Everyday Racism

This short clip (7:08) is the second half of a story that the ABC “20/20” news show did called “True Colors.” It features Julianne Malveaux as one of the experts. The whole piece is 19 minutes long (part 1 is here) and is one of the most powerful teaching tools I’ve ever used for demonstrating how everyday racism works:

Basically, what the ABC crews does is set up a “matched study” – a white guy and a black guy are matched on every quality except skin color – and films the results. They put these two gentlemen, both recent college grads, in St. Louis, Missouri to establish themselves. They are sent to find work and a place to live. Hidden cameras record the very different treatment that they receive at almost every turn. It’s a compelling look at how everyday racism operates and the way that it “grinds exceedingly small,” as Malveaux says.

You can purchase a licensed copy (the one above is definitely a pirated copy) of the full video here. Unfortunately, the official copy is priced for institutional buyers ($595), not the individual user. The original story aired in 1991, about the time current college sophomores were born, so the video is vulnerable to being dismissed as “the kind of thing that happened a long time ago, in the distant past.”

Of course, those of us who study racism know that this continues to happen and it continues to “grind exceedingly small” for those who experience it. It’s definitely time for some enterprising investigative reporter to re-make this classic video about everyday racism.

Russian Neo-Nazis Killed 71 in Racist Attacks in 2009

Racist neo-Nazis in Russia killed 71 people in 2009, according to reports from Sky News (h/t: Hope not Hate). A group known as “Slavic Union,” is intent on eliminating anyone who appears to be “non-Russian” from Russia, including through violent attacks. A leader of the group, Dmitry Dyomushkin, says that he is interested in cultivating a “respectable image” for himself and the group, claiming that 60% of Russian citizens support the groups’ goals. However, he asserts that “even with this majority we are not allowed to be part of the political process because the government has squeezed out opposition.The whole new generation of Russians are nationalists – our influence on young people is very strong.” This short video clip (3:16) about the group is chilling:

This news story also mentions that the neo-Nazi group has made digital videos of their attacks on immigrants and posted them online. Despite this bold move, no one has been arrested in this attack. This form of cyber racism, which seems to be characteristic of Russian neo-nazis, is one that I highlighted a couple of years ago on this blog. In 2007, CurrentTV featured a story called “From Russia with Hate,” about neo-nazis in Russia who are filming racist attacks on immigrants, then posting these digital videos online.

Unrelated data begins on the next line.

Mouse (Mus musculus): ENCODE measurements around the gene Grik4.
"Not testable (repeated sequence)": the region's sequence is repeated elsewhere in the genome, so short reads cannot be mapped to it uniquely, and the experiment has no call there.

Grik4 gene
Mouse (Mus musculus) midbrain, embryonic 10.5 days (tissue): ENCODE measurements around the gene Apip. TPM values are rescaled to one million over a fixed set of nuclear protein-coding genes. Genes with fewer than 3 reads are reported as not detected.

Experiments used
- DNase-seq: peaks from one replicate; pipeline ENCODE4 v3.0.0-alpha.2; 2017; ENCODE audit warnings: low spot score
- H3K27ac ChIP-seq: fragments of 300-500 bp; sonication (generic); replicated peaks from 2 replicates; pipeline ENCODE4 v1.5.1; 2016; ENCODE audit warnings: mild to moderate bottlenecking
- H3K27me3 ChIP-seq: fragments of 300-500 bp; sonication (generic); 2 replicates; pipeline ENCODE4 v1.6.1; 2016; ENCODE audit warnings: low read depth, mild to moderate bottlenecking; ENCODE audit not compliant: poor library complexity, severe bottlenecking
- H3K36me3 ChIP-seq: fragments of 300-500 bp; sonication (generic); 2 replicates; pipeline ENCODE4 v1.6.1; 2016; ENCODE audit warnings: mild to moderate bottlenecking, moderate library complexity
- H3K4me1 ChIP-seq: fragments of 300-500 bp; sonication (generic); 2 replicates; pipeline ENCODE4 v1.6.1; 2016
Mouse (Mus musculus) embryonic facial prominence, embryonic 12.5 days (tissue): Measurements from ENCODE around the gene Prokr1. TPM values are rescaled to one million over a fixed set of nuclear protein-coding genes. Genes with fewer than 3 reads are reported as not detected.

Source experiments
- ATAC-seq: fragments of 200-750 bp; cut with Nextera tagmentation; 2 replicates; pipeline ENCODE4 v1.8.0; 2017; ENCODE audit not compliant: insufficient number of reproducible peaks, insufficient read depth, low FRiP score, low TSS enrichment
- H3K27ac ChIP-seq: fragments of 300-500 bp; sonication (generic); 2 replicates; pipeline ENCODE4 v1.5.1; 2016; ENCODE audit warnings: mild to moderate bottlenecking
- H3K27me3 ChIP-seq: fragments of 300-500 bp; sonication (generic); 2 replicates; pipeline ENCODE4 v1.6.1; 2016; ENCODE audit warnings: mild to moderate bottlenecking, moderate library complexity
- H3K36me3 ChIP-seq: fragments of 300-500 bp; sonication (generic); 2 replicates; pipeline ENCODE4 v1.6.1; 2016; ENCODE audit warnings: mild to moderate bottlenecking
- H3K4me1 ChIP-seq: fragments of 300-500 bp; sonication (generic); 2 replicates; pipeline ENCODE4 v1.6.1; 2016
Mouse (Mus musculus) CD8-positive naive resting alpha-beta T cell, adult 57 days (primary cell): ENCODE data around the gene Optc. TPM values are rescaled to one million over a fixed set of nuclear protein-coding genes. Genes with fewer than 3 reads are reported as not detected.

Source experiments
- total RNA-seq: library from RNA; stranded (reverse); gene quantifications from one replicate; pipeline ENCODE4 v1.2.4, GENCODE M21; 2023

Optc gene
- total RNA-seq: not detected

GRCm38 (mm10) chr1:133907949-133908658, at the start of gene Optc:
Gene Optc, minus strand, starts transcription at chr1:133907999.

The rise of neo-Nazi violence in Russia, and the use of digital video to publicize their racist violence, is an alarming trend that warrants our attention.

White Privilege 101

There’s been some discussion in the comments section about what “white privilege” looks like. There is a documentary called Mirrors of Privilege (by Shakti Butler), available in five parts on YouTube (about 10 minutes each), that is something like a white privilege 101 course:

It’s worth watching all five parts, especially if you’re new to thinking about these concepts, as it includes interviews with experts and non-experts. Changeseeker has a good discussion of how these clips have been useful in her sociology class, at Why Am I Not Surprised?

What Would You Do? Racism in Public Surveillance

The ABC news magazine show 20/20 features a regular feature (and erstwhile show) called “What Would You Do?” that poses ethical dilemmas and then films them using a hidden camera. This one highlights the stark differences in the way white and African American adolescents are treated in a public park in the northeastern part of the U.S. (Ridgewood, NJ). This seems like a clear case of racism in public surveillance, but watch for yourself and decide. The video is long for digital video at 6:43, but worth watching all the way through:

In this clip, three white youths who are actively engaged in overt acts of vandalism in broad daylight are barely given any notice. After literally hours of engaging in this clearly illegal behavior, someone finally calls the police. Yet, three African American youths – whose only offense seems to be sleeping while black – have the police called on them, not once but twice.

This social experiment illustrates the way that people who would never identify as ‘racists’ (or even ‘white nationalists’) see the world through a white racial frame. Looking through this frame, the white vandals are given the benefit of the doubt (e.g., “Is that your car?”) while the young black men, even while asleep, are regarded with suspicion (e.g., “They look like they’re getting ready to rob someone.”)

Really people, we’ve got to do better than this as a culture. This video and the recent discussion in comments on a previous post about anti-racism makes me think that the time is right for some enterprising DIY-videographer with a commitment to racial justice to start actively shooting digital video like this one to highlight racial inequality. That’s one way we could do better as a culture.